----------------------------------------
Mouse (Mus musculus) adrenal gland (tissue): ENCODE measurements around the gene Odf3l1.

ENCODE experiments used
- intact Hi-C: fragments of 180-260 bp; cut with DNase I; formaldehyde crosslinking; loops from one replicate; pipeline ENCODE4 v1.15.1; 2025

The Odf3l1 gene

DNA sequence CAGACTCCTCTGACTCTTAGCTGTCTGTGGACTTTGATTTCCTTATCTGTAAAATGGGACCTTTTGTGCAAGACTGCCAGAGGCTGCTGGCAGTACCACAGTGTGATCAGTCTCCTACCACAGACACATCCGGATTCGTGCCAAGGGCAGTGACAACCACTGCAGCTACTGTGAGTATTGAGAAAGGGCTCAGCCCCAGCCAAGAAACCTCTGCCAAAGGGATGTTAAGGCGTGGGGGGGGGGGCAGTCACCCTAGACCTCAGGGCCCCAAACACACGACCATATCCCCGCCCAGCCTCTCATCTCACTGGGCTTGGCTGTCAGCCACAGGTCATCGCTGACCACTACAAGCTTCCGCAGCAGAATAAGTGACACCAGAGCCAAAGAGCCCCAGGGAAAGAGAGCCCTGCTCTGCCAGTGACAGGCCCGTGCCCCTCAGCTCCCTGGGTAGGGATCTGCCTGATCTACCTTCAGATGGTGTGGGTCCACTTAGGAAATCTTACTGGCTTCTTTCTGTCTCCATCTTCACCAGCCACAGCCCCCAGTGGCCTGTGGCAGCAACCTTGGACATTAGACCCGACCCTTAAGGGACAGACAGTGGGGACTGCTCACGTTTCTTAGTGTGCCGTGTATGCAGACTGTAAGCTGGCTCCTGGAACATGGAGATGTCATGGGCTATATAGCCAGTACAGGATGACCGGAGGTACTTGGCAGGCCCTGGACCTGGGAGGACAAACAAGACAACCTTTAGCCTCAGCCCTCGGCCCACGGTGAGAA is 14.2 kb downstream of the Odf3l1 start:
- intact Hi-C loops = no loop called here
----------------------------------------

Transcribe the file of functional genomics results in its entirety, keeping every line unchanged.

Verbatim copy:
Mouse (Mus musculus) adrenal gland (tissue): ENCODE measurements around the gene Odf3l1.

ENCODE experiments used
- intact Hi-C: fragments of 180-260 bp; cut with DNase I; formaldehyde crosslinking; loops from one replicate; pipeline ENCODE4 v1.15.1; 2025

The Odf3l1 gene

DNA sequence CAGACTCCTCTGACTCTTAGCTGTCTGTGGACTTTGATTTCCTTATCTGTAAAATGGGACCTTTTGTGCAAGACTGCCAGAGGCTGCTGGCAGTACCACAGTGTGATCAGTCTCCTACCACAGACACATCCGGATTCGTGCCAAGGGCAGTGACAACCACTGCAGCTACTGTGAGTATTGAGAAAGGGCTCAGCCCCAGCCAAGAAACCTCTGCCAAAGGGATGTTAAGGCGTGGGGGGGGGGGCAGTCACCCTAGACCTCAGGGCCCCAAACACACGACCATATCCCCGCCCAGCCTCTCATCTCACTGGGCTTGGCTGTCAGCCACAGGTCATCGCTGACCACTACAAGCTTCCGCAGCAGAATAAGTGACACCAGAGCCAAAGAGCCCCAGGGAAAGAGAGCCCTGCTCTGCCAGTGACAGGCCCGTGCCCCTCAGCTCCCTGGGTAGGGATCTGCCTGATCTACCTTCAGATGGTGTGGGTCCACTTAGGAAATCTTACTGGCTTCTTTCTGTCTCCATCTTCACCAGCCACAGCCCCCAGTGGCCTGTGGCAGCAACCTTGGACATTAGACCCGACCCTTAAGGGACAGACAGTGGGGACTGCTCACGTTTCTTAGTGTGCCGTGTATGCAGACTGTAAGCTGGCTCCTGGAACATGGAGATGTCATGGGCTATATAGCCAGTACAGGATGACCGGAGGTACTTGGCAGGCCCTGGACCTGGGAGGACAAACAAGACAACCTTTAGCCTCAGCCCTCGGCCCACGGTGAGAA is 14.2 kb downstream of the Odf3l1 start:
- intact Hi-C loops = no loop called here